Microsoft gets reprieve on access to Google calendar API
Peace breaks out between Microsoft and Google over calendar synchronisation
Microsoft is to continue getting access to a key API that allows it to incorporate easy syncing of Windows Phone handsets with Google's calendar.
The decision to grant access to the CalDAV API is the latest in a long-running saga between the tech giants, after Google had earlier withdrawn support for Exchange ActiveSync.
That move made it harder for Microsoft to bridge the gap between its Windows Phone platform and Google's mail and calendar protocols, and CalDAV was seen as a solution - until Google said yesterday it was going to retire the API.
Now Microsoft looks to have been given a reprieve after a Google blog suggested a few whitelisted companies would continue to be allowed to use CalDAV. The company also extended the deadline for CalDAV access from 31 July to 31 September.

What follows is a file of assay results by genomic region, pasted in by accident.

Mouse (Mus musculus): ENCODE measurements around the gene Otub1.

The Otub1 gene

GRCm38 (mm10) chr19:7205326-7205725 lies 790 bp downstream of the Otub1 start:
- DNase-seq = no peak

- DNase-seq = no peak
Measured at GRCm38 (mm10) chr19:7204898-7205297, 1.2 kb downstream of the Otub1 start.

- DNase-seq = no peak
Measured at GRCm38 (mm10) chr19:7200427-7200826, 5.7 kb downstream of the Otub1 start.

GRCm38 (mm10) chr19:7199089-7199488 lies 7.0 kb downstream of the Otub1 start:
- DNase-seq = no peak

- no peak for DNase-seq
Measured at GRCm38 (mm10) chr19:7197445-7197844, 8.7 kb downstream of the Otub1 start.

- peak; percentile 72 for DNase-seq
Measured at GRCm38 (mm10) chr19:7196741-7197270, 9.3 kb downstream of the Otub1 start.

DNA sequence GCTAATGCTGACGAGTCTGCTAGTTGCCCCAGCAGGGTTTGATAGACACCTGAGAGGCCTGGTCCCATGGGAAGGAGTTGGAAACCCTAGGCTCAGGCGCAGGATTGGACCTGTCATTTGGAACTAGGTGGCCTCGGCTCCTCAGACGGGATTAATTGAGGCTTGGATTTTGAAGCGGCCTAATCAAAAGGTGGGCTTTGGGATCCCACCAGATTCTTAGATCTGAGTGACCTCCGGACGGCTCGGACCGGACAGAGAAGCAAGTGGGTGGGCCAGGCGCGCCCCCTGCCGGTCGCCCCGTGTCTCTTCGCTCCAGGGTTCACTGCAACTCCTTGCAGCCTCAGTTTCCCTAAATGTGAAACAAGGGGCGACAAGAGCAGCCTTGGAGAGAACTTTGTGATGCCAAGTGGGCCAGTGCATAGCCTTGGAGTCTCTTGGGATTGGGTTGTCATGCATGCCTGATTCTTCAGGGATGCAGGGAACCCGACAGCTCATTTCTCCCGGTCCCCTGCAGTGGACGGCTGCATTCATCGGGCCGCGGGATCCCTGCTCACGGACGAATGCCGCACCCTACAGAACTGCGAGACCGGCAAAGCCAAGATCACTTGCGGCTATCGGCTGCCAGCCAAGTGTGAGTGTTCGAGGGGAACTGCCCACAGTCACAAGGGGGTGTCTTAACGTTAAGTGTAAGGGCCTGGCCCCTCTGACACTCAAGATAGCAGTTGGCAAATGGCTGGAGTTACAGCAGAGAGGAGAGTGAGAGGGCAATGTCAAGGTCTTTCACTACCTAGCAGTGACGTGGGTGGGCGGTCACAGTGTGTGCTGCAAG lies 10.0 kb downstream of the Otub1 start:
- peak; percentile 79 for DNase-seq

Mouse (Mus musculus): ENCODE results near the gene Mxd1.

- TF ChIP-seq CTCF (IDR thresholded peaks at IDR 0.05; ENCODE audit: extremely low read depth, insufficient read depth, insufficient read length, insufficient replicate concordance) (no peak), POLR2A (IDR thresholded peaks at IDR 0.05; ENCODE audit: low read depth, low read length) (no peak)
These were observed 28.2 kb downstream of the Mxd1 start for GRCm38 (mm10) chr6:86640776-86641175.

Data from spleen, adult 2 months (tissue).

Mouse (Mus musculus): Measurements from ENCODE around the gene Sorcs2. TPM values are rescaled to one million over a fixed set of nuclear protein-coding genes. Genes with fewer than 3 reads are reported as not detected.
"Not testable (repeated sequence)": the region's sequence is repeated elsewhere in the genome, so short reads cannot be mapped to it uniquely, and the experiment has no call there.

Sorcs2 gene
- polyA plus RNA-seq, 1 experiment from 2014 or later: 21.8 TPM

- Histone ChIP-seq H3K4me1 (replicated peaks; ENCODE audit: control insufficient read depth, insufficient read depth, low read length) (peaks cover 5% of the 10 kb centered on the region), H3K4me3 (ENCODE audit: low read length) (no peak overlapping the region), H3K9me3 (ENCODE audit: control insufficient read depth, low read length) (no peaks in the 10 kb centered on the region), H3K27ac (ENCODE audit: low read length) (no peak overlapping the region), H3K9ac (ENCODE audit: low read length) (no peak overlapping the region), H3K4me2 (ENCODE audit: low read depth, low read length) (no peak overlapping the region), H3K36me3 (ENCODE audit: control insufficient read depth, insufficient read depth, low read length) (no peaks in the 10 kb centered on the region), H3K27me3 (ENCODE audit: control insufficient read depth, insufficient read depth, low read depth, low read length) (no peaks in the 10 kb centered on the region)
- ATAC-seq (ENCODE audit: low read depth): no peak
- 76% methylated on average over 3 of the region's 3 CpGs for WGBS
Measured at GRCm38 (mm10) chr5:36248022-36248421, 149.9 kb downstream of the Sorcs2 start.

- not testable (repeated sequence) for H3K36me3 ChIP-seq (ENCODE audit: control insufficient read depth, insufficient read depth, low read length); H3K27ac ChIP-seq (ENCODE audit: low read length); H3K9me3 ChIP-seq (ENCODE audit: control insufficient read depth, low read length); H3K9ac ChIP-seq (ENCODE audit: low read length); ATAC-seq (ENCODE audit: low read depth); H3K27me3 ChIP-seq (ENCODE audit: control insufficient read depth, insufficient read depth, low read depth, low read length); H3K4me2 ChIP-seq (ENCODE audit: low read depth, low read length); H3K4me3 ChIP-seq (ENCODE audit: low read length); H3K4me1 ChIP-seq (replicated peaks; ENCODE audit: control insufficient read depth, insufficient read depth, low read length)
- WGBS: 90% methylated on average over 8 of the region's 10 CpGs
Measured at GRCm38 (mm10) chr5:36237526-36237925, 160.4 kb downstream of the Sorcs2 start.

"CalDAV API will become available for whitelisted developers, and will be shut down for other developers on September 16, 2013. Most developers' use cases are handled well by Google Calendar API, which we recommend using instead," Google said in its latest spring clean blog.
"If you’re a developer and the Calendar API won’t work for you, please tell us about your use case and request access to whitelisted-only CalDAV API."
ZDNet probed further and although Microsoft has yet to reveal its intentions, Google confirmed that "this will not impact the agreement with Microsoft" and that Microsoft would still be able to implement CalDav support on Windows Phone.